Allotment Shed Makeover

blue allotment shed

Choosing to ignore mixed and confusing weather reports (along with a threatening sky on and off since the weekend), I decided to give our allotment shed a much-needed lick of paint. If you already follow me on Pinterest you will notice I have a ‘thing’ for blue sheds.

allotment shed

Naturally, blue was the colour I had in mind, although I did toy with the idea of painting our shed seagrass green. I finally settled on a shade of baby blue and now the shed is cheery and a welcoming sight.

The little bird box had a makeover too!
The little bird box had a makeover too!

The colour will also be a gorgeous backdrop for annuals that I love to grow in the raised bed surrounding the shed, such as shades of pink Cosmos ‘Sensation Mix’ and Sarah Raven’s ‘Bright Lights’ (deep orange and tangerine blooms, new for me this year). Sunflowers will dazzle against the baby blue (although I’m hoping at least one becomes a true giant and exceeds the shed height) and the fuzzy purple haze of perennial Verbena bonariensis will be even more striking. Foxgloves are almost ready to burst into flower and Lupins are not far behind.

Foxglove grown from seed, almost ready to flower
Foxglove grown from seed, almost ready to flower

Potatoes are growing and require ‘earthing up’ frequently, so far (touch wood) we’ve managed to keep the burrowing bunny out of the potato bed by laying a sheet of wire mesh on the area of interest, weighted down by bricks, although this will need to be removed very soon. Strawberries are looking promising with lovely large flowers, blackcurrants and redcurrants are swelling nicely.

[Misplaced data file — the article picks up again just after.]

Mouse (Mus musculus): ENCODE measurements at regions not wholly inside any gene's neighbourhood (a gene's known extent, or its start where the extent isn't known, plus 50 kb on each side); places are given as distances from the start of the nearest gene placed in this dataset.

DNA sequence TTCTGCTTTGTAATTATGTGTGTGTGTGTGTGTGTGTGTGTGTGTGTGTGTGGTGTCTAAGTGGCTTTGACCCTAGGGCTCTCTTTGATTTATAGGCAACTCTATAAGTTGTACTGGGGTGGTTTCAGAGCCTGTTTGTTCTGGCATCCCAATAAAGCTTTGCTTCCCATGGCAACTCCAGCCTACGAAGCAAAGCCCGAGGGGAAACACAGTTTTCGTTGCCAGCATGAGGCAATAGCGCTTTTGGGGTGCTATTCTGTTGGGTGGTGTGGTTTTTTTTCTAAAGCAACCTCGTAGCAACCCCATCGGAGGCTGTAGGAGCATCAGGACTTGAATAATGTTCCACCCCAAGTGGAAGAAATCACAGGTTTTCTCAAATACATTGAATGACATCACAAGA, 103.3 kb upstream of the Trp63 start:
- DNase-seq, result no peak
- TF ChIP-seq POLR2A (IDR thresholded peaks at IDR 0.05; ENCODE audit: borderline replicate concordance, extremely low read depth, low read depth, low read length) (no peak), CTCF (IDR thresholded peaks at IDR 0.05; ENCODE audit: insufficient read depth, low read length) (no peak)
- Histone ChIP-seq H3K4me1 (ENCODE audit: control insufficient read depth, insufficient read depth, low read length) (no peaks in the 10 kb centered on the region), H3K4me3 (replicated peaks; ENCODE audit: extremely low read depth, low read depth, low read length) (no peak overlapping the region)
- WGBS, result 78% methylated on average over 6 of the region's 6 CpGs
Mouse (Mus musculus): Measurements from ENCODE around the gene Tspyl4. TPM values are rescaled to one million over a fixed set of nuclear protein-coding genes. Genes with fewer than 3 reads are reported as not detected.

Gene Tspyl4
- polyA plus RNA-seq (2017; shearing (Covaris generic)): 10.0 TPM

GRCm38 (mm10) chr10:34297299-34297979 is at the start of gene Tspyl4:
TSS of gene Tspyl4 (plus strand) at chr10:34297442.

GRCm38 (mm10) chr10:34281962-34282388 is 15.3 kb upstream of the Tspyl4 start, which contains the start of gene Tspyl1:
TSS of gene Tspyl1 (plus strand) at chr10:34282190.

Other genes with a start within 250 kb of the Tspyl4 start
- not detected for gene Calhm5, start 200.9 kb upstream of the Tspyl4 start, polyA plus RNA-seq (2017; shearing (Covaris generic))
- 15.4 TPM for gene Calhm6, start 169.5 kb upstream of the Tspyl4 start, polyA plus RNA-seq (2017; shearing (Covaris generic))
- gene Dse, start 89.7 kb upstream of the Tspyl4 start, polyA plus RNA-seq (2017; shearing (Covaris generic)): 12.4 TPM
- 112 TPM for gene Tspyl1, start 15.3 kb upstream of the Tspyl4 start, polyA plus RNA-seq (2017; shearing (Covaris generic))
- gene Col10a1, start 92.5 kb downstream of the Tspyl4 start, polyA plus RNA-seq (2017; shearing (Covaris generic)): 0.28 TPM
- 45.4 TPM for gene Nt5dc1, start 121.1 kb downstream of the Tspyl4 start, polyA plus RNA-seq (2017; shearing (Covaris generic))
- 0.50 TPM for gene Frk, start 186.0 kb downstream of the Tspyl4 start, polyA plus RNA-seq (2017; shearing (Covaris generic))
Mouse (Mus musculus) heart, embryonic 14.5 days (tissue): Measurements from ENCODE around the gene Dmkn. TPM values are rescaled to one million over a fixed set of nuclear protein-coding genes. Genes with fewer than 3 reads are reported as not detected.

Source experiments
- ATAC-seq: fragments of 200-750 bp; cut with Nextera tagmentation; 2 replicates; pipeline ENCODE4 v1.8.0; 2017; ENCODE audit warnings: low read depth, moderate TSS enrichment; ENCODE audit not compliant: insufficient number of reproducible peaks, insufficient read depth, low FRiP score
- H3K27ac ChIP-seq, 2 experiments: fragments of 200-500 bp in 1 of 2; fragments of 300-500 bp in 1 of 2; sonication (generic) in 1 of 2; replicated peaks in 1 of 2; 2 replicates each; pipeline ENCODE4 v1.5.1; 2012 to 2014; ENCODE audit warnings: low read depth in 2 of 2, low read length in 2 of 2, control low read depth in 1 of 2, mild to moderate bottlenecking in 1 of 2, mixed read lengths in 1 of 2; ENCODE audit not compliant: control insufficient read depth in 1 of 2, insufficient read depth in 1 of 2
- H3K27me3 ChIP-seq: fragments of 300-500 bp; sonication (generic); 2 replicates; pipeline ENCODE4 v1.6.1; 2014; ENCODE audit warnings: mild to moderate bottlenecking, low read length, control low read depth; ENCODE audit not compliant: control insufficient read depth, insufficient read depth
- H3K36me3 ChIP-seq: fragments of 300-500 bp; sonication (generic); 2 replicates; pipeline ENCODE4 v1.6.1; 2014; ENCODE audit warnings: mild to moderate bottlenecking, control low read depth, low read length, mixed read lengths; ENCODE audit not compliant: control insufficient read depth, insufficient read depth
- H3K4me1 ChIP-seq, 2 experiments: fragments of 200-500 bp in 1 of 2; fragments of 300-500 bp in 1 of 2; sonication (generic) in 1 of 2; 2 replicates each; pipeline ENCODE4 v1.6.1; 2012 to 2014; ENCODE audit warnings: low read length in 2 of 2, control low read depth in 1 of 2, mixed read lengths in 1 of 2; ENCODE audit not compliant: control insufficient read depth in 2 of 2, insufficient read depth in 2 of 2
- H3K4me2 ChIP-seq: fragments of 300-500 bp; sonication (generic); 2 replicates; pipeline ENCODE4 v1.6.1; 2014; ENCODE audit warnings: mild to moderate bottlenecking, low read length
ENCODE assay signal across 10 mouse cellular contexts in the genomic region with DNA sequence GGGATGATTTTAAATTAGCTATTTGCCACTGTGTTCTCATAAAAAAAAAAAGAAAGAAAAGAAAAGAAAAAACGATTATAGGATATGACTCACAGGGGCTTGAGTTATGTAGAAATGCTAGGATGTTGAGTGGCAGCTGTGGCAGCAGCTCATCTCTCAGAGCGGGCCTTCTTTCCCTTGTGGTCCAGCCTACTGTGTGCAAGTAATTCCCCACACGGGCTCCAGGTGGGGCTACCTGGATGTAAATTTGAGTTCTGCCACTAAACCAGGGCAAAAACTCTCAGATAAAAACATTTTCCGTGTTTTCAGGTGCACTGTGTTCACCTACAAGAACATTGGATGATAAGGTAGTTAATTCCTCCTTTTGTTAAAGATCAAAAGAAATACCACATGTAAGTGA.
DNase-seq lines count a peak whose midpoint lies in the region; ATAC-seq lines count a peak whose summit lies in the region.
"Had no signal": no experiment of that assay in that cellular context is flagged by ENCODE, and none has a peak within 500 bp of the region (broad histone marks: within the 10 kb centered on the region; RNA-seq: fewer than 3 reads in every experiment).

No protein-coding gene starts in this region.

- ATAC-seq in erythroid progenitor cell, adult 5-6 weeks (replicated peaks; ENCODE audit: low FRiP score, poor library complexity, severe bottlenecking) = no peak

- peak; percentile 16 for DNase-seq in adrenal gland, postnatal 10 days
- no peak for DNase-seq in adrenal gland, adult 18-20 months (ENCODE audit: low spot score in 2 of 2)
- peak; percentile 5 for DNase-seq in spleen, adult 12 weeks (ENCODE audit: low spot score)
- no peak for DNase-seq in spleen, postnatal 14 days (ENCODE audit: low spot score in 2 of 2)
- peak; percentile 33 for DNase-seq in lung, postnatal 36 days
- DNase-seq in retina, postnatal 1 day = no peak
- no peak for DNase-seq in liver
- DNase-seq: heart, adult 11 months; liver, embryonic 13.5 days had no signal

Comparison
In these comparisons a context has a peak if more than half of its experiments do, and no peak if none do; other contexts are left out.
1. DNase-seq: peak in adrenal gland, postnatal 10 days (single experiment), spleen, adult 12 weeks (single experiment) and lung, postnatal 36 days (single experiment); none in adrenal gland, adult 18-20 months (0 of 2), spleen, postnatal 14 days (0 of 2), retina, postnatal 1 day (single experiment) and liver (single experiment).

allotment strawberry bed

strawberry flowers in May

blackcurrants

The rhubarb patch is looking incredible this year, we only planted it last year and it’s already trebled in size.

allotment rhubarb

I’ve put a lot of hours in at the allotment since the weekend, I’m delighted with how neat and tidy the plot is looking.

allotment

A few days ago we managed to source more free wood, this means we can get on and work the unused part of the plot this year. All of our raised beds are made using wood no longer needed by a shed company located next to the allotment site, they’re delighted when the allotment holders come along and take the wood away, putting it to good use. I’m looking forward to seeing the plot change again soon, not only from our input but with summer on the way too.

Advertisements

33 comments

  1. Oh its beautiful,it makes me want to cry at the sweetness..and the lovely garden beds…i know how much hard work this is! i will live vicariously as i battle the Gorse and spiny rush..it’s been back breaking but i know it will pay off,i just miss gardening for pleasure veggies and the joy of growing them..i am too impatient,i do have some hollyhocks that from seed are now getting slowly to a size almost ready to plant out..i love this blog,it makes me remember why i am doing the crappy jobs now and what i will look forward to :) i must post my day with the gorse pics in fact off i go ;)

  2. Oh! Thank you yet again for another wonderful comment, Fozziemum. I know how determined you are to get your veg patch going again, and the difficulties you face are bound to make this seem almost impossible, but your enthusiasm will prevail.

  3. Love the colour and your flower selection sounds wonderful, will look beautiful against the shed!

  4. I’m so jealous of your shed! It’s so pretty in the blue. Also very envious of the rhubarb – we just planted a crown of timperly this year which probably won’t show for a couple of years, and the one from last year is about a third the size of yours. What’s your secret??

  5. Thank you Andrea and bhoyt10.